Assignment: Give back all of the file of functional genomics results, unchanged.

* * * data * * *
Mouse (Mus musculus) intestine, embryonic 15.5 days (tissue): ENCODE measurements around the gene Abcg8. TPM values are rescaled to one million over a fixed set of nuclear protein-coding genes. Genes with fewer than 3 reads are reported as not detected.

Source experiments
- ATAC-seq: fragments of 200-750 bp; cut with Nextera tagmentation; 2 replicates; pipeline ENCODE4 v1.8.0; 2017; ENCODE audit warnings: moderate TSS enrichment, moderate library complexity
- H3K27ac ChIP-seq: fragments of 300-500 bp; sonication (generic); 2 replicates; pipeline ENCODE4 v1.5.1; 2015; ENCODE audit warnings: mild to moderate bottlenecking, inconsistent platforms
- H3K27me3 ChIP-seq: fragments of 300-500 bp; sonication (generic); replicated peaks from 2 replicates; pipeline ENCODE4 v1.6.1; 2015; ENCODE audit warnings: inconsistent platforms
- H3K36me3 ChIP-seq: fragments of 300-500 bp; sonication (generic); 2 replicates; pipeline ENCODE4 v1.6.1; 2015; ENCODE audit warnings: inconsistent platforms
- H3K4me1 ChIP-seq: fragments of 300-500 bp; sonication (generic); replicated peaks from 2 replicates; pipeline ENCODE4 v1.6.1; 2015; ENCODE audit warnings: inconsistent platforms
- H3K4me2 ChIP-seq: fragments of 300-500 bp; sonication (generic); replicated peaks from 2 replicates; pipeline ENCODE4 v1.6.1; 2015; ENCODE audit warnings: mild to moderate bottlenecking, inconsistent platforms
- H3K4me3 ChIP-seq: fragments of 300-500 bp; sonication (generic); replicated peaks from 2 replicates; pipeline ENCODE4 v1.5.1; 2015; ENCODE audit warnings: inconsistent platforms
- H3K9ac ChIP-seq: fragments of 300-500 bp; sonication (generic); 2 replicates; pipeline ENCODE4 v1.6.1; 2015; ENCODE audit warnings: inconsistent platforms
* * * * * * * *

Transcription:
Mouse (Mus musculus) intestine, embryonic 15.5 days (tissue): ENCODE measurements around the gene Abcg8. TPM values are rescaled to one million over a fixed set of nuclear protein-coding genes. Genes with fewer than 3 reads are reported as not detected.

Source experiments
- ATAC-seq: fragments of 200-750 bp; cut with Nextera tagmentation; 2 replicates; pipeline ENCODE4 v1.8.0; 2017; ENCODE audit warnings: moderate TSS enrichment, moderate library complexity
- H3K27ac ChIP-seq: fragments of 300-500 bp; sonication (generic); 2 replicates; pipeline ENCODE4 v1.5.1; 2015; ENCODE audit warnings: mild to moderate bottlenecking, inconsistent platforms
- H3K27me3 ChIP-seq: fragments of 300-500 bp; sonication (generic); replicated peaks from 2 replicates; pipeline ENCODE4 v1.6.1; 2015; ENCODE audit warnings: inconsistent platforms
- H3K36me3 ChIP-seq: fragments of 300-500 bp; sonication (generic); 2 replicates; pipeline ENCODE4 v1.6.1; 2015; ENCODE audit warnings: inconsistent platforms
- H3K4me1 ChIP-seq: fragments of 300-500 bp; sonication (generic); replicated peaks from 2 replicates; pipeline ENCODE4 v1.6.1; 2015; ENCODE audit warnings: inconsistent platforms
- H3K4me2 ChIP-seq: fragments of 300-500 bp; sonication (generic); replicated peaks from 2 replicates; pipeline ENCODE4 v1.6.1; 2015; ENCODE audit warnings: mild to moderate bottlenecking, inconsistent platforms
- H3K4me3 ChIP-seq: fragments of 300-500 bp; sonication (generic); replicated peaks from 2 replicates; pipeline ENCODE4 v1.5.1; 2015; ENCODE audit warnings: inconsistent platforms
- H3K9ac ChIP-seq: fragments of 300-500 bp; sonication (generic); 2 replicates; pipeline ENCODE4 v1.6.1; 2015; ENCODE audit warnings: inconsistent platforms